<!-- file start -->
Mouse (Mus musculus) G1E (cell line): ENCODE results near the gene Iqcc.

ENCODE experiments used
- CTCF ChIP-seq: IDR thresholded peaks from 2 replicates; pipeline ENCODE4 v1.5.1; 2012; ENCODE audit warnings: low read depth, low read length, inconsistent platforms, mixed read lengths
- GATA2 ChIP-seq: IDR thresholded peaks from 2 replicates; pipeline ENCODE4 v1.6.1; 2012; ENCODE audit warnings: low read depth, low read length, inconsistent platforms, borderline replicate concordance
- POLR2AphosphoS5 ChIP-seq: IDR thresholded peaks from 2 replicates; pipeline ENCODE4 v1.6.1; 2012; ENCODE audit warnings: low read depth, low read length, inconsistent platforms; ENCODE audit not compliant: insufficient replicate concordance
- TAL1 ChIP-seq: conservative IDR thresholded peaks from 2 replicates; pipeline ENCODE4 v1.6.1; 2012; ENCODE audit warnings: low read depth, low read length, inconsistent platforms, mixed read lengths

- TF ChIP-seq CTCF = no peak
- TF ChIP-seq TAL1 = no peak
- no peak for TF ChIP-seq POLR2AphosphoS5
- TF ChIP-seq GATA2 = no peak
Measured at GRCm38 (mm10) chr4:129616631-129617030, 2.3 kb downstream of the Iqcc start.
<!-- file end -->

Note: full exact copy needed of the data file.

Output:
Mouse (Mus musculus) G1E (cell line): ENCODE results near the gene Iqcc.

ENCODE experiments used
- CTCF ChIP-seq: IDR thresholded peaks from 2 replicates; pipeline ENCODE4 v1.5.1; 2012; ENCODE audit warnings: low read depth, low read length, inconsistent platforms, mixed read lengths
- GATA2 ChIP-seq: IDR thresholded peaks from 2 replicates; pipeline ENCODE4 v1.6.1; 2012; ENCODE audit warnings: low read depth, low read length, inconsistent platforms, borderline replicate concordance
- POLR2AphosphoS5 ChIP-seq: IDR thresholded peaks from 2 replicates; pipeline ENCODE4 v1.6.1; 2012; ENCODE audit warnings: low read depth, low read length, inconsistent platforms; ENCODE audit not compliant: insufficient replicate concordance
- TAL1 ChIP-seq: conservative IDR thresholded peaks from 2 replicates; pipeline ENCODE4 v1.6.1; 2012; ENCODE audit warnings: low read depth, low read length, inconsistent platforms, mixed read lengths

- TF ChIP-seq CTCF = no peak
- TF ChIP-seq TAL1 = no peak
- no peak for TF ChIP-seq POLR2AphosphoS5
- TF ChIP-seq GATA2 = no peak
Measured at GRCm38 (mm10) chr4:129616631-129617030, 2.3 kb downstream of the Iqcc start.